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JS Malware Discovered in IRS-Authorized Tax Return Software

Last updated 04/05/2023 by

The for-profit tax company authorized by the IRS,, was distributing JavaScript malware during tax season through a malicious file. Security researchers confirmed that the file was present on the website for several weeks. The full scope of the incident remains unclear, but it raises concerns about the security and oversight of IRS-authorized third-party tax software providers.
The IRS-authorized e-file software provider,, which is commonly used for filing tax returns, has been found to be distributing JavaScript malware.
According to security researchers, the malicious JavaScript file had been present on the website for several weeks. This was confirmed by BleepingComputer, who verified the existence of the specific malicious JavaScript file during that period.

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How did this happen?

According to BleepingComputer, — a for-profit tax company authorized by the IRS — was found to be distributing malware through a malicious JavaScript file during the tax season. The file, named “popper.js,” distributed malware to users by displaying a dummy error page and prompting them to download a browser update, which was actually a Windows-based botnet program.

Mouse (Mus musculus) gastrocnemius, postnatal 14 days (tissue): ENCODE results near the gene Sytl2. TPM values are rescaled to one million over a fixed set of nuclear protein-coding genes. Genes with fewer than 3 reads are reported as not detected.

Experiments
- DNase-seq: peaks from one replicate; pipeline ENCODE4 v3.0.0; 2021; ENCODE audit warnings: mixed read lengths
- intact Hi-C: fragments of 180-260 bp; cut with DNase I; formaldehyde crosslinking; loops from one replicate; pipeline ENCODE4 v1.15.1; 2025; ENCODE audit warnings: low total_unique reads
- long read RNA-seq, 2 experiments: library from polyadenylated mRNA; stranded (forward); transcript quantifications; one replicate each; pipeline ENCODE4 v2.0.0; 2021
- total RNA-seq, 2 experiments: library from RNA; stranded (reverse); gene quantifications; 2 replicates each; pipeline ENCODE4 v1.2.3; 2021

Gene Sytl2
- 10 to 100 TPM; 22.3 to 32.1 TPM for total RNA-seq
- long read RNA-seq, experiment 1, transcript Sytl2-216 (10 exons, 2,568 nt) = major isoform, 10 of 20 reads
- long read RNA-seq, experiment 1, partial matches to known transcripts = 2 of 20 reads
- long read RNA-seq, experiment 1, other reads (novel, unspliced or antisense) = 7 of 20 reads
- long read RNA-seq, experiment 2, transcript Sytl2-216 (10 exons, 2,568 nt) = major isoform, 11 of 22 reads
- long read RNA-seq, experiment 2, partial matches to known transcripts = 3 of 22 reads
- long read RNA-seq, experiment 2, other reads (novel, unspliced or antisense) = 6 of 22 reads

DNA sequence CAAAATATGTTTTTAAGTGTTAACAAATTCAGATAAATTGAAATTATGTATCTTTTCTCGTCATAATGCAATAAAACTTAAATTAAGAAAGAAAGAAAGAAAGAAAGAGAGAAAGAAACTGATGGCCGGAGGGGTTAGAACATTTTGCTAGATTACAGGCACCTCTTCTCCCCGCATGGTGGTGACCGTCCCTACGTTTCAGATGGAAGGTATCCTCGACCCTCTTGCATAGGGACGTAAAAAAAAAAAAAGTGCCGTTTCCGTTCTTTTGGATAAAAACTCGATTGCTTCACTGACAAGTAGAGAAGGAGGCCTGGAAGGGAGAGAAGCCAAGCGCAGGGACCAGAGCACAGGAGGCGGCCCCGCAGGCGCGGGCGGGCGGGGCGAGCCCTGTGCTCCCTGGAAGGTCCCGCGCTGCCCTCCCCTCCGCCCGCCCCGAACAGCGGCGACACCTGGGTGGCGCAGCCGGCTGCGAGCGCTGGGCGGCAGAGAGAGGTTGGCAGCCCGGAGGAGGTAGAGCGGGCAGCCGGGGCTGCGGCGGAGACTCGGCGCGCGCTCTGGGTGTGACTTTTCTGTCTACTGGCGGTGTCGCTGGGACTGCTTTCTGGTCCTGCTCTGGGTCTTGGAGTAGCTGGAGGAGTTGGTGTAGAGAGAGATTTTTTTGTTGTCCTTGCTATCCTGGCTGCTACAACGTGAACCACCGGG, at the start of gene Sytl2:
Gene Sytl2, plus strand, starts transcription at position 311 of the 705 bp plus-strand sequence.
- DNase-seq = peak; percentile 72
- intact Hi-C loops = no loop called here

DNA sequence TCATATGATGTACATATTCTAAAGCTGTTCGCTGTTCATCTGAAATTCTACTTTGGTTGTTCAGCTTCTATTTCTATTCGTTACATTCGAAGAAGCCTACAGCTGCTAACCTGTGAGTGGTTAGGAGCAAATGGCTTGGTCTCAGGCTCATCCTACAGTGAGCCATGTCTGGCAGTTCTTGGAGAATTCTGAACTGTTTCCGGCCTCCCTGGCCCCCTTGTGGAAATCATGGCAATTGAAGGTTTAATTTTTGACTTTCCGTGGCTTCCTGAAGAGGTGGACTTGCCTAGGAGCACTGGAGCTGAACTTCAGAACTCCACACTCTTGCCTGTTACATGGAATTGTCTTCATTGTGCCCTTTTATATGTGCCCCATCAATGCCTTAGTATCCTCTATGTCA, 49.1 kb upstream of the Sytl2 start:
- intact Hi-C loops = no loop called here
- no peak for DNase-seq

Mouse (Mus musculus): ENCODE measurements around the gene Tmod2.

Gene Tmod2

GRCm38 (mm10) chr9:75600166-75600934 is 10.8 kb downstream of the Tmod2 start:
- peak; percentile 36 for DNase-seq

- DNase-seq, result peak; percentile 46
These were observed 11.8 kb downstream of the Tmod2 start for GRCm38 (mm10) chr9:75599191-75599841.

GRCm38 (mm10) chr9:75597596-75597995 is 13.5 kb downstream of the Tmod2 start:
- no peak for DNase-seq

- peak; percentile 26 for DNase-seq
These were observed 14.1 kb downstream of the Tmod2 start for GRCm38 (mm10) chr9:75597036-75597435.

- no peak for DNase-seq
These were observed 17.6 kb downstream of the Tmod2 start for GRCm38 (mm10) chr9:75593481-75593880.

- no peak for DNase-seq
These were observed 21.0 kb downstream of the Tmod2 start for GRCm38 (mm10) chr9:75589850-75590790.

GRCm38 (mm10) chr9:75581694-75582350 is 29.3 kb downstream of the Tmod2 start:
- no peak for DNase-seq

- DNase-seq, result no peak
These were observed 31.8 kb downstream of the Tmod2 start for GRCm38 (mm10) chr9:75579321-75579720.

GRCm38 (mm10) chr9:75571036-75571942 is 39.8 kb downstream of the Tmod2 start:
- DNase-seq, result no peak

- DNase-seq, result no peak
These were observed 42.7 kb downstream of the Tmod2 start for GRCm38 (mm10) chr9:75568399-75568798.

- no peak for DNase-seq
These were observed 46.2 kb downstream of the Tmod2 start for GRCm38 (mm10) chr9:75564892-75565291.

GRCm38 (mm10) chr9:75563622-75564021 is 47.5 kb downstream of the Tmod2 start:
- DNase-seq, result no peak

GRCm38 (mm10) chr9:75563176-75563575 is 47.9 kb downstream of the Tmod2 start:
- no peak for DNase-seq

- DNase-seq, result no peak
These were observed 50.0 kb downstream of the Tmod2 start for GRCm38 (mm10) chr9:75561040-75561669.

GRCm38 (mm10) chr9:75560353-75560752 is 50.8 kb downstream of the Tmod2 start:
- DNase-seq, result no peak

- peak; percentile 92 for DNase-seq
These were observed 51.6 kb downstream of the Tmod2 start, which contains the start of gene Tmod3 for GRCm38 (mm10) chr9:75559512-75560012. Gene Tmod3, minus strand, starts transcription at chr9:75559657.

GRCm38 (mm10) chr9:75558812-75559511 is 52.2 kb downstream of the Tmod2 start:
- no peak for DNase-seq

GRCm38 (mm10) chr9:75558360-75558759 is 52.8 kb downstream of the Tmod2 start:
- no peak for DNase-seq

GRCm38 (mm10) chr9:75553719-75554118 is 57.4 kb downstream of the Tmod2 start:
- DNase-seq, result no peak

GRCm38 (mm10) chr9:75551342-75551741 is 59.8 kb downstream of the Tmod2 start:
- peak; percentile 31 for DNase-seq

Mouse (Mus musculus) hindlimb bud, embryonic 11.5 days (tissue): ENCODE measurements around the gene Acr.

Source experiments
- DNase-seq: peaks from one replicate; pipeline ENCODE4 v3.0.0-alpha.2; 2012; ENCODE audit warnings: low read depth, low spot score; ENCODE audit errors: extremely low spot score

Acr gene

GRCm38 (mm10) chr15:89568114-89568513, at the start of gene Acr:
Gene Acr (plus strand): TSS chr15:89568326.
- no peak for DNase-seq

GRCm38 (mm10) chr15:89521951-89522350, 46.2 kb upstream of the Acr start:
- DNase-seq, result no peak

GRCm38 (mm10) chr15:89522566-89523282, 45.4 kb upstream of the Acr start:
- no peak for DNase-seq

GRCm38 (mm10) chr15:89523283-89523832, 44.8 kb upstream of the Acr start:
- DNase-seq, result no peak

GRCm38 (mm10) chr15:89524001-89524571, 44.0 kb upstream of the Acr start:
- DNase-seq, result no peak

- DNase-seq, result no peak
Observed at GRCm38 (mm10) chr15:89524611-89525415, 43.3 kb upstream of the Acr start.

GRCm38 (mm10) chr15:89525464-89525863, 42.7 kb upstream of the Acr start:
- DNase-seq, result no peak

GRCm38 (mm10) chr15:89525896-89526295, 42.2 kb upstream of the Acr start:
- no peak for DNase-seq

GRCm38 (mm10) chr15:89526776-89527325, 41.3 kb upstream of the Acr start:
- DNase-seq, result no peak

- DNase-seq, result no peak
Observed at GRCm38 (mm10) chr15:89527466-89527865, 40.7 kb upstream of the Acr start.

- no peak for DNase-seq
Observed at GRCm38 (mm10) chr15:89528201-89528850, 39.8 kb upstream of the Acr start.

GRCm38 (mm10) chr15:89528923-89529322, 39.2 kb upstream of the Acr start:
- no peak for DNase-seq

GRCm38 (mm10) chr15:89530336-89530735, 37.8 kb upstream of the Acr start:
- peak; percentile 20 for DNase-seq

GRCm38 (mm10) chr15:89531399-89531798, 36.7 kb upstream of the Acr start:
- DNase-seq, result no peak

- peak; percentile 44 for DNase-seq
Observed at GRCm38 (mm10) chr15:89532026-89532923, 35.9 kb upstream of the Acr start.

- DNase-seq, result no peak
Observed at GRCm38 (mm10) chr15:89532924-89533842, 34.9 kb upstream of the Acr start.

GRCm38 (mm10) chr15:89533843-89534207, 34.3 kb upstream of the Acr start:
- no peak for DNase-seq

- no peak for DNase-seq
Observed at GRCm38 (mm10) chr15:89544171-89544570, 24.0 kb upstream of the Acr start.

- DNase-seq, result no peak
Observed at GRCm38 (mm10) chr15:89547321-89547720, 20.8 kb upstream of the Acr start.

Further investigation into the issue revealed that “popper.js” was being loaded by almost every page of until April 1st. The code attempted to load JavaScript that returned malware, using Math.random() to prevent caching and ensure a fresh copy of the malware was loaded each time the website was visited.
On March 17th, multiple users suspected that the website had been “hijacked.” BleepingComputer analyzed a sample of the PHP script seen by MalwareHunterTeam and found that it was backdoor malware that allowed the attacker to remotely access an infected device.
While some antivirus programs detected the issue, the file remained on the website as early as March 17th. Despite being alerted by multiple parties, BleepingComputer reported that has yet to make a statement on the matter.

What now?

It’s still unclear whether the attack was successful in infecting any visitors and customers. The incident highlights the need for individuals and businesses to take precautions and protect themselves from cyber threats, especially during tax season.
Though the full scope of the incident remains unclear, it serves as a reminder to be vigilant and stay up to date on the latest security measures. It also raises questions about the security and oversight of IRS-authorized third-party tax software providers.
IMPORTANT! While this is a significant concern, taxpayers must keep in mind that this security breach only affects No attacks or risks have been found in the IRS e-file infrastructure or any domains with similar names.

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